With the possible exception of Ovid, Aristophanes more than any ancient writer reminds us that people in the Long Ago were also human. Partly he manages this by putting absurd and ridiculous words in the mouths of Great Men instead of the somber speeches devised by his brooding contemporaries. Partly it's the way he pokes Greek society in the ribs and winks, letting us in on the Big Joke.
Mostly it's the way his jokes are still hilarious. We're not just talking giggle-worthy; Aristophanes' humor is only adequately appreciated with guffaws, the kind that force actors to pause onstage until there's enough silence to accommodate his delivery. Which begs the question—why aren't Aristophanes' plays produced anymore? They were intended to be acted rather than read, but for the most part they're relegated to the Dusty Section of the public library.
Perhaps the humor is too intelligent for modern audiences. Maybe it's too bawdy for those accustomed to highbrow art and whose conservatism is bound up with their love of classicism. Possibly the powers-that-be who fund theaters see too much of themselves in the satirized characters and feel the need to suppress such imagery.
Probably it's all these reasons and more. The Birds is not, after all, about the nonsense of divinity but the nonsense of human rulers. Lysistrata shows both the stupidity of men and the stupidity of war....and the animal instincts which motivate both. The Clouds shows us how we take some ideas too seriously and others not seriously enough, primarily by showing us that humans are not a breed to be taken altogether seriously. The Frogs is just plain funny.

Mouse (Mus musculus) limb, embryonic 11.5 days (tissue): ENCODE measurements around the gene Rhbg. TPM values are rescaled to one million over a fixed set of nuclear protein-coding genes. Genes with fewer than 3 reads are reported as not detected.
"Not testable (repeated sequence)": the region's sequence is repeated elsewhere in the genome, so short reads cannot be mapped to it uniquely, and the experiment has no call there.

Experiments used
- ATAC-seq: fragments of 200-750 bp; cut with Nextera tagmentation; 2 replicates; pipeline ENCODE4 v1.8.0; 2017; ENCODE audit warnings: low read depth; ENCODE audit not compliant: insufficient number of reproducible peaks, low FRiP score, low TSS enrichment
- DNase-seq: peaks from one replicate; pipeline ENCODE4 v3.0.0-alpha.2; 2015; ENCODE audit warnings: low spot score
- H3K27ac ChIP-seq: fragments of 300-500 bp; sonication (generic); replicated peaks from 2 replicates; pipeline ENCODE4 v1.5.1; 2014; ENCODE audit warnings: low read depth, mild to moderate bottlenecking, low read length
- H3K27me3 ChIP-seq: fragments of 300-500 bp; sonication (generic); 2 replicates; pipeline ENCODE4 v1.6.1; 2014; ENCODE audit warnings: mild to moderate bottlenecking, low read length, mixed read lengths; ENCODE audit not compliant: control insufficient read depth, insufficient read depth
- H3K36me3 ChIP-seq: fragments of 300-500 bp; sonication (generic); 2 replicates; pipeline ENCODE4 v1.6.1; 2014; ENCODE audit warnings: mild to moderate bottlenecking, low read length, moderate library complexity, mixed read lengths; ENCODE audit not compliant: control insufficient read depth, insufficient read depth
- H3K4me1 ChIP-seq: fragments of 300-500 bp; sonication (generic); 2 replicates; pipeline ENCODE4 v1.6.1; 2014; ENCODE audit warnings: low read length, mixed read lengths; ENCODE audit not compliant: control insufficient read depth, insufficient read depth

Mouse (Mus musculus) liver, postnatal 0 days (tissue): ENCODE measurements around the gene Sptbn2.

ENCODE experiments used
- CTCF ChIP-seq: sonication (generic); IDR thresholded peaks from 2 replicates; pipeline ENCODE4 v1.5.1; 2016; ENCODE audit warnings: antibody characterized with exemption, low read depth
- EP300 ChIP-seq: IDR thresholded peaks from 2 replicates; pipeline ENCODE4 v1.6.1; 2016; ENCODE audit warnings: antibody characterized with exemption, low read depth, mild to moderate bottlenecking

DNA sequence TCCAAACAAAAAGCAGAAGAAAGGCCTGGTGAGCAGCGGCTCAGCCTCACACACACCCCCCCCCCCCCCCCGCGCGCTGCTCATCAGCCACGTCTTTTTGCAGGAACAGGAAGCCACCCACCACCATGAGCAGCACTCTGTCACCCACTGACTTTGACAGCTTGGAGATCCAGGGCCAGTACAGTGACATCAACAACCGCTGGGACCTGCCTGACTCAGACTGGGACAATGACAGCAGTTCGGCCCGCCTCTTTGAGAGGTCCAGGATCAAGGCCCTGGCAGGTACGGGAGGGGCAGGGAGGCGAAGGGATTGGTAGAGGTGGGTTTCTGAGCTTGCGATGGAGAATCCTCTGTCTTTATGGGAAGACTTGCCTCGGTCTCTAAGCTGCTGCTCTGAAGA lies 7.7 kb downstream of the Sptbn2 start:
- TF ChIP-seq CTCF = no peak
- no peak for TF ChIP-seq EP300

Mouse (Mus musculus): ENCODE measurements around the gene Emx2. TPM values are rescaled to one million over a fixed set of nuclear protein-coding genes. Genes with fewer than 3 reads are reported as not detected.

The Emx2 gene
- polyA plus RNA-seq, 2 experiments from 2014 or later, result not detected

Don't be shocked if Aristophanes crosses too many lines. Some of his jokes are crass, others irreverent, others bizarre, still others cruel. As a true satirist these were his weapons and his tools for showing people what they really look like. Sometimes the reflection we see is ugly, sometimes it's just a little more silly than we can bear, usually it's perfectly accurate. Which is about the best definition of humor, and the one Aristophanes mastered better than any writer ever.
Review by C. Hollis Crossman
C. Hollis Crossman used to be a child. Now he's a husband and father who loves church, good food, and weird stuff. He might be a mythical creature, but he's definitely not a centaur. Read more of his reviews here
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